In December, it will be 70 years since the first power plant produced usable electricity through atomic fission. Like all industries, nuclear power has had its growing pains but, after seven decades, it is finally coming of age.
World governments are a key driver of renewed interest in nuclear power, and this goes hand in hand with their efforts to decarbonise their economies and meet ambitious net zero targets. A report entitled Net Zero Needs Nuclear, published in June by the Nuclear All-Party Parliamentary Group, articulated why the industry is ideally placed to support the UK government with its twin goals of levelling up the UK economy and cutting emissions: 78% by 2035 and net zero in 2050.
For many countries, if nuclear power is to play a pivotal role in the move to greener energy, governments will need to devise new financing models to incentivise investment. Some governments may also need to address public scepticism about nuclear power as a safe means of producing clean and efficient energy. There’s no escaping the fact that nuclear waste is highly toxic, yet due to nuclear energy’s importance as an enabler of zero-carbon economies, this has spawned a raft of innovation in the development of repositories and deep geological storage facilities. Also, while toxic, nuclear waste is extremely low volume, with the amount of energy consumed by the average person in their lifetime producing waste the size of their finger.
It is partly by virtue of its complexity that mistrust and misconceptions surround nuclear power; a lingering one being that Fukushima happened because the plant was old and due to be decommissioned. In fact, despite its age, when the earthquake hit triggering a tsunami which flooded its generators, its safety systems shut the plant down correctly. Even though this validated the robustness of nuclear safety systems in use today, all 443 power plants worldwide still underwent Fukushima approved testing to ensure their safe-continued operation or shutdown should they also be hit by a nine-metre wall of water.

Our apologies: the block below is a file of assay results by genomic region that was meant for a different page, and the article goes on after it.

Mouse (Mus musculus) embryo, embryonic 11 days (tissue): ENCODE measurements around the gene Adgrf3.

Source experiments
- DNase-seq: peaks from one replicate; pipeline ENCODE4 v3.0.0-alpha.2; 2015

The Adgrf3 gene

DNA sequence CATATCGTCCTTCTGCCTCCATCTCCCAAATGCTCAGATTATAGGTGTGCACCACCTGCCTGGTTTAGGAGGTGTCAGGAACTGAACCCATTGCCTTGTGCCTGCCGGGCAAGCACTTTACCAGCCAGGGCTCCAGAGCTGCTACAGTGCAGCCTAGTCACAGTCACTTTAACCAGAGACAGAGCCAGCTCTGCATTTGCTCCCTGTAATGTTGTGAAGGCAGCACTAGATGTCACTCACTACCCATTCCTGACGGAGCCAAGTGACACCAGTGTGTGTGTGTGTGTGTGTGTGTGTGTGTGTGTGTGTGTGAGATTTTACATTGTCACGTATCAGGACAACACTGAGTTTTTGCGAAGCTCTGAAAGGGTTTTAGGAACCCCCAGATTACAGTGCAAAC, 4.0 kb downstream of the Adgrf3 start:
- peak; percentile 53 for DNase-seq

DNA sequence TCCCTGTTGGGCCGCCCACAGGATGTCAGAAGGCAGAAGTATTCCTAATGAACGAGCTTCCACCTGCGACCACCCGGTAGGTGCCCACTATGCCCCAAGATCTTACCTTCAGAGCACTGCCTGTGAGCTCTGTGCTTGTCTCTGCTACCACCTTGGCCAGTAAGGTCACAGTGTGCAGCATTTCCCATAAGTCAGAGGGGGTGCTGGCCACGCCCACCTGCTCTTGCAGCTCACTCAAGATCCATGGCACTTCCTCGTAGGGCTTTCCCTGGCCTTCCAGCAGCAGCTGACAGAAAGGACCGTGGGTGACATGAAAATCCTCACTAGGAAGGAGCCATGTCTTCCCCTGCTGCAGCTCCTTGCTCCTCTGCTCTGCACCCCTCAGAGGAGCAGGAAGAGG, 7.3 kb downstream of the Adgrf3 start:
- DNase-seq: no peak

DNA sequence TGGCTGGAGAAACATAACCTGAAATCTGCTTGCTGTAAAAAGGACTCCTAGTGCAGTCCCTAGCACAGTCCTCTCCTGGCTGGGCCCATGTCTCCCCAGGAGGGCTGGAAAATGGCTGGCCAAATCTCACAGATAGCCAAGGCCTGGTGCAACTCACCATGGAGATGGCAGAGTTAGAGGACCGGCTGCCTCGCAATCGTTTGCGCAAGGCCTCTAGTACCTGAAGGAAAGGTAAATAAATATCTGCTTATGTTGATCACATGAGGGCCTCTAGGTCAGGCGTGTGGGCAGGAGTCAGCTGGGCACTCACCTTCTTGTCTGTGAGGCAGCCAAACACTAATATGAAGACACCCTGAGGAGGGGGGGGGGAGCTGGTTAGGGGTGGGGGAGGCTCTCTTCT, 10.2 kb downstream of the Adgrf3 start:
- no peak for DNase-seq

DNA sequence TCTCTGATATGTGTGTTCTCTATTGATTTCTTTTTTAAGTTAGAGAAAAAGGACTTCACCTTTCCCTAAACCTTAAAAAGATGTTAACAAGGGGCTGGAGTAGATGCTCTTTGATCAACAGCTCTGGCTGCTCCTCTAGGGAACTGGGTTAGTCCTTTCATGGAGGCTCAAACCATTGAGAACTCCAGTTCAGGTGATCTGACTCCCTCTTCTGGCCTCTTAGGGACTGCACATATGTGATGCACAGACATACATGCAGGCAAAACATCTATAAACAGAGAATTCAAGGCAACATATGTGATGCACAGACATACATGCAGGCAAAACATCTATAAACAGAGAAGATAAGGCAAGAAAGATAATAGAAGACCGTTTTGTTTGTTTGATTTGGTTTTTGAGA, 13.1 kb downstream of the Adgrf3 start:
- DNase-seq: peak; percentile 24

Improvements such as this are made constantly in the nuclear power industry and not just following an incident. The World Association of Nuclear Operators comprises groups that operate same-specification reactors, so when one finds a way to optimise safety or performance it is shared with the relevant users. This is just one example of a long-established culture of information sharing and best practice in an already highly regulated industry, but one which knows it cannot afford another disaster, especially at such a pivotal time.
In fact, in insurance terms, the industry’s strong safety record is why nuclear power is such an attractive class of business, with its low-loss history making it one of the top-10 performing classes at Lloyd’s during the last 15 years. This is just as well as very soon the industry will need considerably more insurance capacity, with the minimum liability limits for nuclear power plants set to rise dramatically in January 2022 under the amended Paris Convention 2004. Statutory liability limits, which in the UK are currently a maximum of £140 million, will increase to a minimum of €700 million across all signatory countries. This will further rise to €1.2bn in time, although some nations will adopt this higher limit from January. Added to the increasing political will among world leaders to adopt nuclear power to achieve their net zero ambitions, this means the growth potential for nuclear insurance markets is substantial.
All of this is highly unusual for an industry used to a far more incremental pace of change. It also comes at a time when insurers are under increasing pressure from investors and climate groups wanting to know what their ESG policy is, when they will divest their books of fossil fuel related risks and demanding their support for carbon-neutral power. This convergence of such significant events means there has never been a more favourable time for insurers to deploy capacity to the nuclear power industry. By doing so they stand to play a leading role in profitably supporting nuclear power’s coming of age and the global transition to green energy, while enhancing their reputations in the process.